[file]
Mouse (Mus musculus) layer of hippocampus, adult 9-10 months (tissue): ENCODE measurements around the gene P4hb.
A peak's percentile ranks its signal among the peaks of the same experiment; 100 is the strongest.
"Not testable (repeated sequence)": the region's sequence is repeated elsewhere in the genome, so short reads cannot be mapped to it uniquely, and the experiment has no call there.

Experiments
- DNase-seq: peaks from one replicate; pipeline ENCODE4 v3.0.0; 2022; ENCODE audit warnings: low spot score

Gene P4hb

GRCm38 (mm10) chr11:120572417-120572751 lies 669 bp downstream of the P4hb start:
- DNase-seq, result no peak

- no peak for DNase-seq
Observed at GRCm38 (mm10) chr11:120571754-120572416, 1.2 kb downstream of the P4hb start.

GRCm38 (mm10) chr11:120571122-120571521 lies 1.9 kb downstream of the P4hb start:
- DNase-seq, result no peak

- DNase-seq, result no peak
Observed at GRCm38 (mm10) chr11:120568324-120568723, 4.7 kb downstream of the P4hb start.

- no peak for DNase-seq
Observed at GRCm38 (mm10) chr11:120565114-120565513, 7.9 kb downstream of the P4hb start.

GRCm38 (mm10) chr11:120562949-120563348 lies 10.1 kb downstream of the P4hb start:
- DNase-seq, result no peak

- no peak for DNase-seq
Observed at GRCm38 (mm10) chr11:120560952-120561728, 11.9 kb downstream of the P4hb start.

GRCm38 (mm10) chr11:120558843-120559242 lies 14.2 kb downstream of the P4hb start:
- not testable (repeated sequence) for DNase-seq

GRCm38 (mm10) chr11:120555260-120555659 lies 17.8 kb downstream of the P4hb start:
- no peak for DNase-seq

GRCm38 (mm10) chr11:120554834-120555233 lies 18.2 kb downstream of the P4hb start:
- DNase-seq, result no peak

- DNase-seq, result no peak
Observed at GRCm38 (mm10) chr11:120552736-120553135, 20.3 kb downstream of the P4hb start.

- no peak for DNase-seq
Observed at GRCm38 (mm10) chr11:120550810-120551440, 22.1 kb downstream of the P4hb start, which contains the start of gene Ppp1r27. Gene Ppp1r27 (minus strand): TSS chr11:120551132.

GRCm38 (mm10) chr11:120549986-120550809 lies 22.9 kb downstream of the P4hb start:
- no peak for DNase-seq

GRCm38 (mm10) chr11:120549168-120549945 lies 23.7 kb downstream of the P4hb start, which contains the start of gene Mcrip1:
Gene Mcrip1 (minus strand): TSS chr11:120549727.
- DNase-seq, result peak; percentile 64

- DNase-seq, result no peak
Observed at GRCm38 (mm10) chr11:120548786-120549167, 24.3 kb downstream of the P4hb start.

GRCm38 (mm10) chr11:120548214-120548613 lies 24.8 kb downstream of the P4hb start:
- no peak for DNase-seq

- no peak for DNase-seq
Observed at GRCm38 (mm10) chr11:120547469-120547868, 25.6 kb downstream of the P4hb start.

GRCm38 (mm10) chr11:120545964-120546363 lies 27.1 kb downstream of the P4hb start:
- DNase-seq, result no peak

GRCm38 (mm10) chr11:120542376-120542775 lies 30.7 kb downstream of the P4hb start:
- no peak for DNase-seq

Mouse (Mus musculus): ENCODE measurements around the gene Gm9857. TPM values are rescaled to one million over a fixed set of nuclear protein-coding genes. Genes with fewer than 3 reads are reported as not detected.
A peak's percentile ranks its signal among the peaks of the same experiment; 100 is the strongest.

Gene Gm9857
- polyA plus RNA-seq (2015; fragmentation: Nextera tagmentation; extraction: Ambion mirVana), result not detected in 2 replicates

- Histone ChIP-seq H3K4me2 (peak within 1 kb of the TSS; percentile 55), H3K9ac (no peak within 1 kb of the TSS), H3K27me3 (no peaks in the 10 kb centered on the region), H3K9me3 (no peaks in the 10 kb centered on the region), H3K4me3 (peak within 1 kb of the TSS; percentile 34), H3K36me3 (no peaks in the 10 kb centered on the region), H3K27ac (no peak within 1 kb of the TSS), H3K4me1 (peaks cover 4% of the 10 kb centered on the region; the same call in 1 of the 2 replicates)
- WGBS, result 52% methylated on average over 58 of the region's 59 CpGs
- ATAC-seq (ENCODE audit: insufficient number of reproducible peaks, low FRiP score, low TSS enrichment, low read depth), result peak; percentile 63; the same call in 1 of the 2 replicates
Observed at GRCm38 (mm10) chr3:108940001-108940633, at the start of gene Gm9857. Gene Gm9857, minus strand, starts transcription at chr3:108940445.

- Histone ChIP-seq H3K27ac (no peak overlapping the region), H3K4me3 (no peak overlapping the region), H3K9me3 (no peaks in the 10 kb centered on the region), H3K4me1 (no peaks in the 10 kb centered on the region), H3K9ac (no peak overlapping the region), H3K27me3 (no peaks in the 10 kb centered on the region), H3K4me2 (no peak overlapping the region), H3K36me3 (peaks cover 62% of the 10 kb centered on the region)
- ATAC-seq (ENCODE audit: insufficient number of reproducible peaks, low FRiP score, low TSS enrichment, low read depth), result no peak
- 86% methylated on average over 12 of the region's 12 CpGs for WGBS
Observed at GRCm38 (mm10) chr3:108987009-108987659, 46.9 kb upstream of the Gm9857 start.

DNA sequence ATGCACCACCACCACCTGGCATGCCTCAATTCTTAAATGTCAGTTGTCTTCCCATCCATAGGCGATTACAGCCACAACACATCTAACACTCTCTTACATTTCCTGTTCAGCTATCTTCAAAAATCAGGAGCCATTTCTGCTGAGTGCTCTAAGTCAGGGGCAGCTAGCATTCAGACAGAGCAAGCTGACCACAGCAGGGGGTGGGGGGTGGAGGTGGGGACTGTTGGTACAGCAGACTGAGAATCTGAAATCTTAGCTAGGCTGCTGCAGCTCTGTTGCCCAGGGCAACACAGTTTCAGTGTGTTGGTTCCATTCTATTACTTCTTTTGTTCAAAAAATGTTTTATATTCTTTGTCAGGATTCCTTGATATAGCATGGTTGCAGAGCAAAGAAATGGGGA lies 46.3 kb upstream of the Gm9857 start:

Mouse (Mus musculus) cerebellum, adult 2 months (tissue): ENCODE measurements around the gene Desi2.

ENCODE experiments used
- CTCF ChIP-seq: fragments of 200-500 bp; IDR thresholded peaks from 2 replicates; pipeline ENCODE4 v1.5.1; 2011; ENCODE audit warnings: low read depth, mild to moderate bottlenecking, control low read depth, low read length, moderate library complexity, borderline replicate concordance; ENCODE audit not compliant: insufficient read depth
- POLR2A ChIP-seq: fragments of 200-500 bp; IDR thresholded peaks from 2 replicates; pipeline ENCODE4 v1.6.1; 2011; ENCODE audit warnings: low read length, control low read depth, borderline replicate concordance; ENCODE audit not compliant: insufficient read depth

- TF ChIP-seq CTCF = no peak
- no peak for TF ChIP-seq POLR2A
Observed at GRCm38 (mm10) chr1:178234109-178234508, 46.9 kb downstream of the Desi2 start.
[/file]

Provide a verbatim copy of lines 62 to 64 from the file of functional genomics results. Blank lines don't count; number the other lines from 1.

- POLR2A ChIP-seq: fragments of 200-500 bp; IDR thresholded peaks from 2 replicates; pipeline ENCODE4 v1.6.1; 2011; ENCODE audit warnings: low read length, control low read depth, borderline replicate concordance; ENCODE audit not compliant: insufficient read depth

- TF ChIP-seq CTCF = no peak
- no peak for TF ChIP-seq POLR2A